Document type: 
Article

Impact of Information Presentation on Interpretability of Spatial Hazard Information: Lessons from a Study in Avalanche Safety

File(s): 
Peer reviewed: 
Yes, item is peer reviewed.
Date created: 
2021-10-27
Abstract: 

Avalanche warning services publish avalanche condition reports, often called avalanche bulletins, to help backcountry recreationists make informed risk management choices regarding when and where to travel in avalanche terrain. To be successful, these bulletins must be interpreted and applied by users prior to entering avalanche terrain. However, few avalanche bulletin elements have been empirically tested for their efficacy in communicating hazard information. The objective of this study is to explicitly test the effectiveness of three different graphics representing the aspect and elevation of avalanche problems on users' ability to apply the information.

To address this question, we conducted an online survey in the spring of 2020 that presented participants with one of three graphic renderings of avalanche problem information and asked them to rank a series of route options in order of their exposure to the described hazard. After the route ranking tasks, users were presented with all three graphics and asked to rate how effective they thought the graphics were. Our analysis data set included responses from 3056 backcountry recreationists with a variety of backgrounds and avalanche safety training levels. Using a series of generalized linear mixed effects models, our analysis shows that a graphic format that combines the aspect and elevation information for each avalanche problem is the most effective graphic for helping users understand the avalanche hazard conditions because it resulted in higher success in picking the correct exposure ranking, faster completion times, and was rated by users to be the most effective. These results are consistent with existing research on the impact of graphics on cognitive load and can be applied by avalanche warning services to improve the communication of avalanche hazard to readers of their avalanche bulletins.

Document type: 
Article

Indigenous Knowledge of Key Ecological Processes Confers Resilience to a Small-scale Kelp Fishery

File(s): 
Peer reviewed: 
Yes, item is peer reviewed.
Date created: 
2021-05-05
Abstract: 

1. Feedbacks between social and ecological processes can lead to sustainable stewardship practices that support ecological resilience among harvested populations. This is evident along the world's coast lines, where Indigenous knowledge systems have facilitated millennia of human–nature coexistence. However, social–ecological conditions globally are quickly shifting, posing challenges for coastal Indigenous communities where customary harvest of ocean resources, such as kelps, needs to adapt to growing markets, novel climates and changing governance regimes. Consequently, a pressing need exists to determine how specific ecological and social variables drive key dynamics within coupled human–ocean systems.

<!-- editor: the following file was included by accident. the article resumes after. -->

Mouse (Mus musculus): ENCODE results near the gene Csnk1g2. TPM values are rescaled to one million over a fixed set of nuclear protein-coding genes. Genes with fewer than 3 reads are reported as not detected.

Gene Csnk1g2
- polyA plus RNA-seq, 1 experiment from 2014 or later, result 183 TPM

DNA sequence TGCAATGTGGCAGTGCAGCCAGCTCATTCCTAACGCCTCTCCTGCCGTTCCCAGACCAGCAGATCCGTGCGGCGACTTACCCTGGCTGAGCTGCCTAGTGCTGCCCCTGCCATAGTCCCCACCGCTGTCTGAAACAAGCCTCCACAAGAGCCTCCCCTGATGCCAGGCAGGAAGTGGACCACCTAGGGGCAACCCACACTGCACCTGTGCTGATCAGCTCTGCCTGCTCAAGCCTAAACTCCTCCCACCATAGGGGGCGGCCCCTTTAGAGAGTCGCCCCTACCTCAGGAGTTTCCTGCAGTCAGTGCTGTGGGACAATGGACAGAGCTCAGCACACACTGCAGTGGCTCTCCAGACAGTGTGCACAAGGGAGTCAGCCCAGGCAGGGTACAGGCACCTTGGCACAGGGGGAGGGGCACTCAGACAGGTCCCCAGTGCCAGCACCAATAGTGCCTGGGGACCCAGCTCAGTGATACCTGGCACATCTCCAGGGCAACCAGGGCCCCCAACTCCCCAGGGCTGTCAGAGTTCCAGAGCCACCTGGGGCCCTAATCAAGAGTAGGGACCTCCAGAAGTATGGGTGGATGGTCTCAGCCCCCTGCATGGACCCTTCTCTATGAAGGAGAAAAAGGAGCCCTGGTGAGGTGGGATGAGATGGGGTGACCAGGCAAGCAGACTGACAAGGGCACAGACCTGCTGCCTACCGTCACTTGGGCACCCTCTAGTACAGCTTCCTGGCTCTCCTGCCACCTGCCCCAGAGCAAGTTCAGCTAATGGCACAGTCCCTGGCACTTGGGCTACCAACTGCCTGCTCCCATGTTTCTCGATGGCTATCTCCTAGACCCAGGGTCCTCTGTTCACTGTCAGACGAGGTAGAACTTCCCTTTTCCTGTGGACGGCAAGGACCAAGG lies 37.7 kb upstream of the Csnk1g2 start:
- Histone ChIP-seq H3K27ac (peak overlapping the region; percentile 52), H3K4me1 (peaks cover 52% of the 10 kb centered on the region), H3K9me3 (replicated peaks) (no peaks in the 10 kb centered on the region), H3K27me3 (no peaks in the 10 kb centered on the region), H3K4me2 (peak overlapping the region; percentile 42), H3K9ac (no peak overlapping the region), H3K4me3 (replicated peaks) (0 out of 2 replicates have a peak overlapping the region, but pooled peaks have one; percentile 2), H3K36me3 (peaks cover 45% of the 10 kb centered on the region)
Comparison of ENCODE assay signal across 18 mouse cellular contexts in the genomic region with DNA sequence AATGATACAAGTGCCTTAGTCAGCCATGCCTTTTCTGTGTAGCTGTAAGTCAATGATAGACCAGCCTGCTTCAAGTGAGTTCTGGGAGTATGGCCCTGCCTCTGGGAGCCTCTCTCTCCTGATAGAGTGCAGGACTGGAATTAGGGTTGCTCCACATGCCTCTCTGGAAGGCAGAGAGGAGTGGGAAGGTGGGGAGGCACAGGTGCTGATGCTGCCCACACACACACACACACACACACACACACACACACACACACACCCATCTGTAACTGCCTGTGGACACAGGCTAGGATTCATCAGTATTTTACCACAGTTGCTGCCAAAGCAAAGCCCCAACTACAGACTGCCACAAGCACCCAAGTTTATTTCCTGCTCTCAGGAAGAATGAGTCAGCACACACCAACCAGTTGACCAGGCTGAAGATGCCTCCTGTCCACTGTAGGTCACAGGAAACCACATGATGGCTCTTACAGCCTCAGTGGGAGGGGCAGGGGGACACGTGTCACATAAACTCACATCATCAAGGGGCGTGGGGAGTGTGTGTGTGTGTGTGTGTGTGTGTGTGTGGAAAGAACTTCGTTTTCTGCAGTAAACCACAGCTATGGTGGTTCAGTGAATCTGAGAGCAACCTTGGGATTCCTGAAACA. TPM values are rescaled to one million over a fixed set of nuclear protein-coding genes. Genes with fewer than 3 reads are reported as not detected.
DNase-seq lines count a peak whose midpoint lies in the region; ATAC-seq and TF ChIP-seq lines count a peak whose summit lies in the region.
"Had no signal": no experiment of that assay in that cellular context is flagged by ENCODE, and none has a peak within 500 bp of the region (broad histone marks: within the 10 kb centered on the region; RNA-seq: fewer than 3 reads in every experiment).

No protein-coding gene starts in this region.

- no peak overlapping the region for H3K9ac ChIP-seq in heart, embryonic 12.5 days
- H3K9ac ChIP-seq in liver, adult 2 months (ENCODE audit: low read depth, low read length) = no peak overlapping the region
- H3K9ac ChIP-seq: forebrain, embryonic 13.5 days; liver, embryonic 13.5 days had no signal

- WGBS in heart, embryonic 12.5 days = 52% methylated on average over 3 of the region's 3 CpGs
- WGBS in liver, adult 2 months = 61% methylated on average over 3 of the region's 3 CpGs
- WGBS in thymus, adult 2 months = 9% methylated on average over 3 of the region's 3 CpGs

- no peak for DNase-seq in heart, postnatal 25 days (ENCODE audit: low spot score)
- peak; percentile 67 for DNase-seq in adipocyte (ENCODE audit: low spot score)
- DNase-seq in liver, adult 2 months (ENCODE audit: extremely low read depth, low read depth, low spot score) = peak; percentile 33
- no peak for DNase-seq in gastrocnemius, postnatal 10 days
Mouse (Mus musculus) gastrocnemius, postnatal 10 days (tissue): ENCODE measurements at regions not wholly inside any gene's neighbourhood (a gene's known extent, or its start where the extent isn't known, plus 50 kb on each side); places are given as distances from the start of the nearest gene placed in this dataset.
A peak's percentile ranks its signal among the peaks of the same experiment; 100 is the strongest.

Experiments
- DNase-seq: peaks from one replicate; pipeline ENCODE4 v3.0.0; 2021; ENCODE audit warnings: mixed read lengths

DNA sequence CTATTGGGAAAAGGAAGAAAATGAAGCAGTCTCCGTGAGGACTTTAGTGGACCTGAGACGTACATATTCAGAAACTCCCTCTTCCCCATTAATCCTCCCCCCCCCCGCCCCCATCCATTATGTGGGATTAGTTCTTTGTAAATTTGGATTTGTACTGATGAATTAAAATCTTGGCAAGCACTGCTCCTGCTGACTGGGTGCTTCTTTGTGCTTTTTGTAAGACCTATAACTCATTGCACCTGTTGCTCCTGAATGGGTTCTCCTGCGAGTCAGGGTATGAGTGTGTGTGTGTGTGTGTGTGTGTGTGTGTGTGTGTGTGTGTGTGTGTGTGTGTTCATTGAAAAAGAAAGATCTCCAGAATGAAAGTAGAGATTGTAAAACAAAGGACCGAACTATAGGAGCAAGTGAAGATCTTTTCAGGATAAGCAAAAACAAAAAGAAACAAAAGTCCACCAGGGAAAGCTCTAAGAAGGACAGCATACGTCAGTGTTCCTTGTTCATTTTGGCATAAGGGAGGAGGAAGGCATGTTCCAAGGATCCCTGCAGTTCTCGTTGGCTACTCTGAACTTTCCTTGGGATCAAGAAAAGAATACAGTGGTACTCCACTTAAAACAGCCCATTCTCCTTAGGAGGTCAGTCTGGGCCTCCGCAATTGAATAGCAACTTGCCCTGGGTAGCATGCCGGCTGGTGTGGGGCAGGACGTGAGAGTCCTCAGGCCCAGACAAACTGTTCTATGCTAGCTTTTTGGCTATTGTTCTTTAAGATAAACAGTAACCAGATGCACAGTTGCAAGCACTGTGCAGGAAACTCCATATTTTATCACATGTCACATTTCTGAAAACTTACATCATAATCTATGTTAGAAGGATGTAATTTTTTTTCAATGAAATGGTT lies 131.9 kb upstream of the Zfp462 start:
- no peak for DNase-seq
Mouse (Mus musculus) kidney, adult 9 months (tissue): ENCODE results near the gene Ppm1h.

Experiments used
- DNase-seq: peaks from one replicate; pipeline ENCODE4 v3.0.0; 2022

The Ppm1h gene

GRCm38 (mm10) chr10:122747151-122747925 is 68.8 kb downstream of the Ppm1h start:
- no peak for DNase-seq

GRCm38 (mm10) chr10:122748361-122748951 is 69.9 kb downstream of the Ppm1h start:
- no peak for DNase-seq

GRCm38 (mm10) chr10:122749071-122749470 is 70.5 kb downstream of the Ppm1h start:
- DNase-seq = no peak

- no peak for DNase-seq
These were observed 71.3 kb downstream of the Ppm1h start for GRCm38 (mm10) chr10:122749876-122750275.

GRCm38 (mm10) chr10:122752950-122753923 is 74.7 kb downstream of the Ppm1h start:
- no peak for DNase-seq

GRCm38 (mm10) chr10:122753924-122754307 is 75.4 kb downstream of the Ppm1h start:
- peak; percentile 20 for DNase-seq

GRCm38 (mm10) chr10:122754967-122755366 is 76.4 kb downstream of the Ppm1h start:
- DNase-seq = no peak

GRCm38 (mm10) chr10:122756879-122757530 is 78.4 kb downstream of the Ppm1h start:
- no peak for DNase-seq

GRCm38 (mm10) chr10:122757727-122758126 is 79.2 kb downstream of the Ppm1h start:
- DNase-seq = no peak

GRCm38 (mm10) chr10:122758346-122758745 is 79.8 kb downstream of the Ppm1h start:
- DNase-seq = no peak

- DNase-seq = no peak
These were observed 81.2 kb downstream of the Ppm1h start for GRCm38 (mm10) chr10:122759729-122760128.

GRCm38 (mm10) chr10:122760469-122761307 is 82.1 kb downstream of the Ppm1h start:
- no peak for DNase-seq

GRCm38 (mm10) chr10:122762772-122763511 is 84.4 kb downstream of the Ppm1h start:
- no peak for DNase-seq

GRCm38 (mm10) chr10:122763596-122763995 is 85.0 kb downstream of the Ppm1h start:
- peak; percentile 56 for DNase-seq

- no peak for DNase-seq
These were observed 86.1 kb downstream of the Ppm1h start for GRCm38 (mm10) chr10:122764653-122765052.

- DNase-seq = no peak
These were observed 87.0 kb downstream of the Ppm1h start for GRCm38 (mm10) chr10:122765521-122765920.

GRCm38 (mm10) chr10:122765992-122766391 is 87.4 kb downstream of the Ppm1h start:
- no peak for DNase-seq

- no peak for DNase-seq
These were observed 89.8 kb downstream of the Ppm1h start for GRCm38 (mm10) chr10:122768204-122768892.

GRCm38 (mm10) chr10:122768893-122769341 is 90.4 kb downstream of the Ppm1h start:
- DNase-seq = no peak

2. Motivated by the information needs of an Indigenous community on Canada's Pacific Coast, we co-designed a traditional harvest experiment, field surveys and semi-directed interviews with Indigenous resource users and managers to measure the ecological resilience of the feather boa kelp Egregia menziesii to harvest and determine what environmental variables most affected its recovery. We wove these results with information on current stewardship practices to inform future management of this slow-growing perennial kelp based on Indigenous knowledge and western science.

3. We found that Egregia recovered from traditional harvest levels faster than expected with minimal impact on its productivity because plants sprouted new fronds. In fact, traditional harvest levels of Egregia mimicked natural frond loss. Indigenous knowledge and empirical ecological evidence revealed the importance of individual plant size, site-specific seawater temperature and wave exposure in driving Egregia recovery. Indigenous stewardship practices reflected these ecological relationships in the practice of selecting large plants from sites with healthy patches of Egregia. While we documented key social controls of harvest, current self-reported harvest levels of kelp fronds were two times greater than the stated social norm, but only 1.2 times greater in terms of kelp biomass.

4. Consequently, traditional harvest protocols facilitate Egregia recovery and promote its sustained use. However, its ecological resilience is susceptible to the erosion of customary practices and warming ocean temperatures.